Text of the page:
Does it live up to that tagline? Forbes reports that it does. At least “if you believe that what determines the degree of luxury is unapologetic opulence and indulgent personal service that spoils you rotten 24/7.” The Burj al-Arab has also been crowned the most powerful hotel on social media. (There’s its world record.)
4. Dubai Fountain
At the base of the Burj Khalifa you’ll find another of the popular Dubai tourist attractions, the Dubai Fountain. The city always wants to have the biggest and best of everything. And the origin story of the Dubai Fountain doesn’t sound like a departure from that strategy. The chairman of Emaar Properties, the developer behind the Burj Khalifa, wanted a water feature that would dwarf the renowned Fountains of Bellagio in Las Vegas. And that’s what he got.
The Dubai Fountain was actually designed by the creators of the water and light show at the Bellagio Casino Hotel. It sits on the Burj Khalifa Lake, a 12-hectare attraction adjacent to the Dubai Mall. It ranks as the world’s largest “dancing fountain,” at more than 275 meters in length.
The fountain shoots 22,000 gallons of water as high as 150 meters in the air. Plus, it features daily music and light shows. The fountain has five rings of high-powered water jets. And the use of projected light enables the fountain to display “painted images” on the water. The shows are free. That means the waterfront promenade typically fills up quickly. You should get there early to secure a good view. Or you can watch the show from the bridge between the Dubai Mall and Souk Al Bahar.
Or if you really want to make the most of it, you can book a table at one of the restaurants that overlooks the lake and promenade. Open Table, for instance, has numerous recommendations for restaurants near the Dubai Fountain. Plus, you can see the Burj Khalifa as well as the noteworthy Dubai Mall. (That makes the next of our Dubai points of interest.)
5. Dubai Mall
The Dubai Mall serves as the commercial center of a city built on commerce. Aside from all the shopping options you’d expect from a modern-day marketplace — the compound houses some 1,200 shops — the mall also offers events and activities like an ice-skating rink, cinema complex, and an aquarium.
The mall, the biggest one in the world, cost $20 billion to build. And it employs about 20,000 people. It also attracts a whopping 75 million visitors a year. And it gets more foot traffic than the Eiffel Tower, Niagara Falls, and Disney World combined. In addition to those 1,200 shops, the Dubai Mall houses 200 food and beverage outlets — and has 14,000 parking spaces.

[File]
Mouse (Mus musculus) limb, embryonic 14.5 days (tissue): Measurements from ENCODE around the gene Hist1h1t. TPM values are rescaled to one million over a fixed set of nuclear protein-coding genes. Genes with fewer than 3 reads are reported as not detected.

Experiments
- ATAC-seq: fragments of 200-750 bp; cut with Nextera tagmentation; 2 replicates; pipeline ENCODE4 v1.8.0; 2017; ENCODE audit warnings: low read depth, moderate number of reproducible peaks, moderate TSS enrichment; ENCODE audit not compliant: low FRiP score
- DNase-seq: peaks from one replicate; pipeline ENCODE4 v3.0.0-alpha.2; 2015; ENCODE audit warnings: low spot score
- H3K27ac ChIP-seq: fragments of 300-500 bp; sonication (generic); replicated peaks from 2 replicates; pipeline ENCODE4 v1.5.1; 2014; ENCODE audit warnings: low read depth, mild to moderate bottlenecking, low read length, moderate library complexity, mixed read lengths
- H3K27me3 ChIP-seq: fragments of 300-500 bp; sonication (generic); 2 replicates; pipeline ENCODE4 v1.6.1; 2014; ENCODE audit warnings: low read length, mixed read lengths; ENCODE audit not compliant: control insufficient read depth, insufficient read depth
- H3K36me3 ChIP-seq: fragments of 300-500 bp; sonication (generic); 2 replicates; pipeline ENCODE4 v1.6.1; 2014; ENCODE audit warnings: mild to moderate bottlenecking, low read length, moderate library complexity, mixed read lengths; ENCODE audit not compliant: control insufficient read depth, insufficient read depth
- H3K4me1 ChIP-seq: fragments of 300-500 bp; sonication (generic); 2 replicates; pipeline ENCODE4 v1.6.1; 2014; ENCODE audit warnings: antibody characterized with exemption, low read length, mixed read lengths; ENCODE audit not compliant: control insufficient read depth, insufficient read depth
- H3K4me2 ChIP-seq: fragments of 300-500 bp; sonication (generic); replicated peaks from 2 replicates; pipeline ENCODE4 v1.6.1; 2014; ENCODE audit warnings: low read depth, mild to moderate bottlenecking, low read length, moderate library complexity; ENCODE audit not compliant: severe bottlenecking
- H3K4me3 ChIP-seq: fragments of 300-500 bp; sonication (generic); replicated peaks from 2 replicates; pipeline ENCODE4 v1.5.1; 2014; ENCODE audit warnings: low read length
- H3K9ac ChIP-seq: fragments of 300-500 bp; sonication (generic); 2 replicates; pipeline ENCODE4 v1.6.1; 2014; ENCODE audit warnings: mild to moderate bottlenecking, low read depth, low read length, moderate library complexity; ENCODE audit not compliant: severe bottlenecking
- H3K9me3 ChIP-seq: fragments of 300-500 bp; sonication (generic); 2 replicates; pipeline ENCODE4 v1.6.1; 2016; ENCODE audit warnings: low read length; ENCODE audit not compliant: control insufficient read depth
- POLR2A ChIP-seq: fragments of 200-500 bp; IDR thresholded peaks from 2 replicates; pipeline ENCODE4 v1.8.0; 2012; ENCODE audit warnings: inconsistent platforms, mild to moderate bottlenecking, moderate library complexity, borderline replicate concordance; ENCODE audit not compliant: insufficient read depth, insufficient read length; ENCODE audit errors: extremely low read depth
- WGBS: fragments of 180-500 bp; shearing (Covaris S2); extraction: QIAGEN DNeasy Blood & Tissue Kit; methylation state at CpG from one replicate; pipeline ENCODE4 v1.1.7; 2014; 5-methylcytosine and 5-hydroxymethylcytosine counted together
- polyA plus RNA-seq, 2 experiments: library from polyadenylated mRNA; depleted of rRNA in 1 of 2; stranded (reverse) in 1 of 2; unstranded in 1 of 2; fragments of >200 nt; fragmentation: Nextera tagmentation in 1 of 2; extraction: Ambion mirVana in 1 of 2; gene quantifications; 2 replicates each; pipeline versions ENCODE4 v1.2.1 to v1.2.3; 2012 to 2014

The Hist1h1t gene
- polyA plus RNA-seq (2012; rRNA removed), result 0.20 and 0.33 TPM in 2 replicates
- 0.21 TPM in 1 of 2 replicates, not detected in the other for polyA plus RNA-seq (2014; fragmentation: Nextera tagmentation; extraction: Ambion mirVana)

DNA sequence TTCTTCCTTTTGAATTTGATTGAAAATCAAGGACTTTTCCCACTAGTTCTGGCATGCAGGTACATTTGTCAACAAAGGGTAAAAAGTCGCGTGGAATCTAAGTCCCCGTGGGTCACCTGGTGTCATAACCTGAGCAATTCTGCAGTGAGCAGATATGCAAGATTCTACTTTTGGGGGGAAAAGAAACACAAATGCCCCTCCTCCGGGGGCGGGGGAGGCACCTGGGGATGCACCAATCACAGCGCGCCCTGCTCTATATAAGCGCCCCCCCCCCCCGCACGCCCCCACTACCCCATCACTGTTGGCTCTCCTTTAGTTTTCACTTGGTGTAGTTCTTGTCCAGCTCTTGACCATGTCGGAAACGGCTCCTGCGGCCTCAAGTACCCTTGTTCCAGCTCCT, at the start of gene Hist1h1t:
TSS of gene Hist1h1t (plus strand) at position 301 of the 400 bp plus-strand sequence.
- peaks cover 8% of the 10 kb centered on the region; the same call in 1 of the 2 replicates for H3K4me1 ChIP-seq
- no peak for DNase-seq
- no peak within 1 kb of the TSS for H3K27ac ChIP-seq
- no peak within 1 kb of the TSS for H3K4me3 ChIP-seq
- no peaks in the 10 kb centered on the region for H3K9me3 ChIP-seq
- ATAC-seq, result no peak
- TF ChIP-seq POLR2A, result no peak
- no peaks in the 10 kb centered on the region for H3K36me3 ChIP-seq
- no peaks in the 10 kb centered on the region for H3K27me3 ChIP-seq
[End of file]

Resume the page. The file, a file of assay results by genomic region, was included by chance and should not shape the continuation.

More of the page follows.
But the Dubai Mall has a lot more than designer stores, a high-end food court, and a huge car park. You’ll also find not one but two theme parks within the mall. The first is the SEGA Republic. This indoor gaming theme park puts you in the world of Sonic the Hedgehog. Second up is KidZania. In this interactive education-themed park, children can role-play as adults in a child-sized city.
Plus, Dubai Mall has an Olympic-sized ice-skating rink. It has a 22-screen movie theater. Plus, the Dubai Aquarium and Underwater Zoo call the mall home. (The aquarium makes such a great Dubai tourist attraction that we’ll tell you more about it on the next page.) You can visit the Dubai Mall any time of the year. But some of the best times to stop by? The Dubai Shopping Festival takes place during January and February. And Dubai Summer Surprises happens in July and August.
6. Dubai Aquarium and Underwater Zoo
Within the Dubai Mall, you’ll find the next of our Dubai points of interest: the Dubai Aquarium and Underwater Zoo. This isn’t any ordinary aquarium. In fact, it houses more than 30,000 marine animals. That includes both sharks and rays.
One of the highlights, according to Expedia? The aquarium has a 157-foot transparent tunnel, which you can walk through to get close-up views of the marine life. The aquarium does charge an admission fee. However, you can actually see many of the underwater sights for free via a huge viewing window in the mall. But if you want to get up close and personal with this impressive aquarium and its colorful inhabitants, you might want to check out the myriad activities available.
You can take an underwater Shark Scooter to get face-to-face with a shark. Or go down in a diving cage to observe feeding time. You can also go cage snorkeling to view sharks and rays up close. Go diving to explore the aquarium and meet numerous marine species. Or take underwater photos to spice up your Instagram feed.
Above the aquarium you’ll find the Underwater Zoo, an educational exhibit that teaches about aquatic animals in three geographic zones: rain forests, rocky shores, and living oceans. In 2012, the Underwater Zoo actually won both TripAdvisor’s Certificate of Excellence and the Images RetailME Award for “Most Admired Retailer of the Year — Leisure & Entertainment.” Pretty impressive.